2

For the word "such", most sources say that it should be followed by a noun (phrase) but mention nothing about "such" + adj.

e.g.

Such confident of him! But can he pull that off?

That's such arrogant of him.

I know these sentence wouldn't be considered problematic if I substitute "such" for "so". But can I use "such" as an adverb in this way to modify only an adjective (but not a noun)?


M-W's entry of such as an adverb has the following example:

such tall buildings

Of course, that can be read as "Such" + "tall buildings" (noun phrase), but can that be also read as "Such tall" (adjective modified by adverb "such") + "buildings"?


Related question: If the rule is "such (a) + adj. + noun", why is "such fun" correct?

This question discussed the sentence "It was such fun for all of us to be together". But I think "fun" in that sentence could be considered a noun. So, in that line of thought, that question does not provide much insight to this question I have.

5
  • Fun is definitely a noun. Treating it as an adjective is a modern, informal usage. Commented Apr 15, 2023 at 20:41
  • 1
    So before adjectives, such before noun phrases, both of them requiring a that clause to define it. So tired that I'm going straight to bed; such a long day that I'm skipping supper. Commented Apr 15, 2023 at 21:10
  • @JohnLawler, how about sentences like "It has been so long since I've met him." or "He is such a jerk."?
    – nayfaan
    Commented Apr 15, 2023 at 21:29
  • Why is this question closed? I've demonstrated research in my question that a) I've suggested that I've found no source commenting on the specific usage of "such" + adj., and b) the closest question on SE (which I've linked) does not provide a relevant answer to this question. Also, responding to the comment above and answer below, they are not direct answers to my question (again, it only comments on "such" + noun, but not the "such" + adj. construct), and I've pointed out counterexamples, suggesting that their statement does not encapsulate all situations.
    – nayfaan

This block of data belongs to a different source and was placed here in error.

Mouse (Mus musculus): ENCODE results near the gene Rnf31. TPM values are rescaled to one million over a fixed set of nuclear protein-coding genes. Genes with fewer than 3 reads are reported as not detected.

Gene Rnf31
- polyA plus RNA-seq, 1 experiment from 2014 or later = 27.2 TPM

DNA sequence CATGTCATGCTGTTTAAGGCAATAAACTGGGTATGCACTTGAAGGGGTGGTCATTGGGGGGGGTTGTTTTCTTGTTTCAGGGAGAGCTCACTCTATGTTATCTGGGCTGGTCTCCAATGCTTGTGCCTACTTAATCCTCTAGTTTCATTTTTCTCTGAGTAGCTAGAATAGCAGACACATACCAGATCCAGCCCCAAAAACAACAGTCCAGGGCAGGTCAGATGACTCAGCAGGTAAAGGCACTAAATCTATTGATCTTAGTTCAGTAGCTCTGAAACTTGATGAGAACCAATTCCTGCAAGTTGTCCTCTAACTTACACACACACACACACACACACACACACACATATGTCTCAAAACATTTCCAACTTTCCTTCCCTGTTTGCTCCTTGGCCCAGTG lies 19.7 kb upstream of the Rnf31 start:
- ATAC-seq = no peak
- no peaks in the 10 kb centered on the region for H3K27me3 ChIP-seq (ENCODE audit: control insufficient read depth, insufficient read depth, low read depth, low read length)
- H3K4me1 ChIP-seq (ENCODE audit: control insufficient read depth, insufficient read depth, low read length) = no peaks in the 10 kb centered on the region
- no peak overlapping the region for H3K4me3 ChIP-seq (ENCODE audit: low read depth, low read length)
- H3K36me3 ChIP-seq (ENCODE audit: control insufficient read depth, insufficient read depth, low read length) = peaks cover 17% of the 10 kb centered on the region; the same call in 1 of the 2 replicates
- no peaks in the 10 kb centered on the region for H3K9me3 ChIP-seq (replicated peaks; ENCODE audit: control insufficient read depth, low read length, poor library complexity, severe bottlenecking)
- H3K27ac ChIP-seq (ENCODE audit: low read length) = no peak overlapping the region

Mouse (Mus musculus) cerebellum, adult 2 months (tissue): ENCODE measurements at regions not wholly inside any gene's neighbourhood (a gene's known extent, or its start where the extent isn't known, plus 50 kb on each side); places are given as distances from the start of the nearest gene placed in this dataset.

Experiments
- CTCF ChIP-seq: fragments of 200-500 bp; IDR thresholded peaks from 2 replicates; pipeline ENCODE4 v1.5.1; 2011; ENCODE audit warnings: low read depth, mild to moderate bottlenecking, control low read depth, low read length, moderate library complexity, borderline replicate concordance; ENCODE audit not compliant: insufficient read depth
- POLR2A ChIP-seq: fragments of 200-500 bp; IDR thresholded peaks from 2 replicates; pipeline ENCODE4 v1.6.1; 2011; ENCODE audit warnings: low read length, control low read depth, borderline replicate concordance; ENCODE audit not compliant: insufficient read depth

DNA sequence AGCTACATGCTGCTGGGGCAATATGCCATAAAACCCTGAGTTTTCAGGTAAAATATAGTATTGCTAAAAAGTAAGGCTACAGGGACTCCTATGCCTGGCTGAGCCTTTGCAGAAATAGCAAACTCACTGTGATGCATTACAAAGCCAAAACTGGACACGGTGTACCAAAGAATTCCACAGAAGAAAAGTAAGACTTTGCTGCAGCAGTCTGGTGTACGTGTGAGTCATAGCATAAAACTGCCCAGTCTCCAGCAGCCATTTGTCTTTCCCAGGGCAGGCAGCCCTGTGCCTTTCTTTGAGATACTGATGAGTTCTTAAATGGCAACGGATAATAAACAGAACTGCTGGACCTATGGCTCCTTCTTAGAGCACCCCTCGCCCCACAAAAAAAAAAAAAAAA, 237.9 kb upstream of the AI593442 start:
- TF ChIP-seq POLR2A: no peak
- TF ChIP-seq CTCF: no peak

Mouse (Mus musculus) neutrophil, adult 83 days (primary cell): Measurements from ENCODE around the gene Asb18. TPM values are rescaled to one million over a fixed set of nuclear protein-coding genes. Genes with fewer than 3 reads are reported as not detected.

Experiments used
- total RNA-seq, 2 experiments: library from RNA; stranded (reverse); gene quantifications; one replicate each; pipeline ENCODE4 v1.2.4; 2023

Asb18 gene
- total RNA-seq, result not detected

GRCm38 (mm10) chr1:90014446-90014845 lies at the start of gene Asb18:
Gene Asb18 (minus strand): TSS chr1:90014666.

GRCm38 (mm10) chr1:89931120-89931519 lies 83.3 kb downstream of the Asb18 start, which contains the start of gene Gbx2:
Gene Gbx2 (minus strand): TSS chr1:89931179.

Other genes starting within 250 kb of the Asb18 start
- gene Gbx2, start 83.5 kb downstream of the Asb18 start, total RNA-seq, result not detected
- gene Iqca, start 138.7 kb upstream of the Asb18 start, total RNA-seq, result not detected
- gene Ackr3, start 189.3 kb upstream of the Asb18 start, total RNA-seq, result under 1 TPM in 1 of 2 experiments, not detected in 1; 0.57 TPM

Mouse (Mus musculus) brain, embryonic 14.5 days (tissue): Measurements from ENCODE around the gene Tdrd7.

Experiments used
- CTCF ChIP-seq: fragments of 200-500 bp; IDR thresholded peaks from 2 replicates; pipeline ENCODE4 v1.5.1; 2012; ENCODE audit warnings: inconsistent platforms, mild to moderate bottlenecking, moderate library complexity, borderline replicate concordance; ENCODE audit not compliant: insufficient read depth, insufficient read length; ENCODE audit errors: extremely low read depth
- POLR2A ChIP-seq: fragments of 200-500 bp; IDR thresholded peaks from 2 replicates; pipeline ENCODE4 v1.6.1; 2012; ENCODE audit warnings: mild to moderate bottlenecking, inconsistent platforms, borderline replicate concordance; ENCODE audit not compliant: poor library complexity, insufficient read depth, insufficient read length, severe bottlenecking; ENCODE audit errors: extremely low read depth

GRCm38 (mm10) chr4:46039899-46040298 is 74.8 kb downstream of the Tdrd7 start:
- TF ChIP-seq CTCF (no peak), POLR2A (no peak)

Commented Apr 16, 2023 at 6:33
  • @nayfaan So and such are often used alone as emphasizers, like very. It's quite informal speech, though, and the so or such often have exaggerated intonations. This phenomenon is often parodied as 'girl talk', though it's not restricted to women. Commented Apr 16, 2023 at 16:25

3 Answers 3

4

Is the OP perhaps trying to find a loophole or an exception where "such + adjective" is appropriate and grammatical? I don't know of any exceptions, even when the language is informal and vulgar, such does not precede adjectives:

i) That's such bullshitty (Nonstandard)
ii) That's so bullshitty (Standard)
iii) That's such bullshit (Standard)
iv) That's such a bullshit(ty) excuse (Standard)

Person A shows person B an antique photo album. B replies:

iv) They are such beautiful! (Nonstandard)
v) They are such beautiful photos! (Standard)
vi) They are so beautiful photos (Nonstandard)
vii) They are so beautiful. (Standard)

From Cambridge Dictionary,
(Apologies for the screenshot because I don't know how to do strikethroughs with the Stack Exchange editor tool)

Screenshot of Cambridge Dictionary's article. “Easily confused words > Such or so?”

Compare

so + adjective such + noun phrase
you're so kind he's such a nice person
it was so hot we couldn't work November was such a cold month

If the OP's own research confirmed that "so + adjective" and "such + noun (or) noun phrase" is considered standard English, then they have to accept it.

1
  • Screenshot woks fine. For strikethrough you need <s> to begin it and </s> to finish it :) Commented Apr 16, 2023 at 12:42
2

Such + adj. only: Is that acceptable usage?

No. It’s wrong. It sounds awful.

Or should I use "so" only in these cases?

Yes, that is a good idea.

most sources say that it should be followed by a noun (phrase)

Those sources are correct.

This question discussed the sentence "It was such fun for all of us to be together". But I think "fun" in that sentence could be considered a noun.

Fun is a noun in that sentence.

So, in that line of thought, that question does not provide much insight to this question I have.

It does provide insight – it agrees with

most sources say that it should be followed by a noun (phrase)

And that quote should be "all reliable sources, in which the following word or words are referenced, say that it should be followed by a noun (phrase).

1

In a comment John Lawler wrote:

So before adjectives, such before noun phrases, both of them requiring a that clause to define it. So tired that I'm going straight to bed; such a long day that I'm skipping supper.

1
  • 2
    Adjectives or adverbs, of course. Commented Apr 16, 2023 at 12:43

Your Answer

By clicking “Post Your Answer”, you agree to our terms of service and acknowledge you have read our privacy policy.

Not the answer you're looking for? Browse other questions tagged or ask your own question.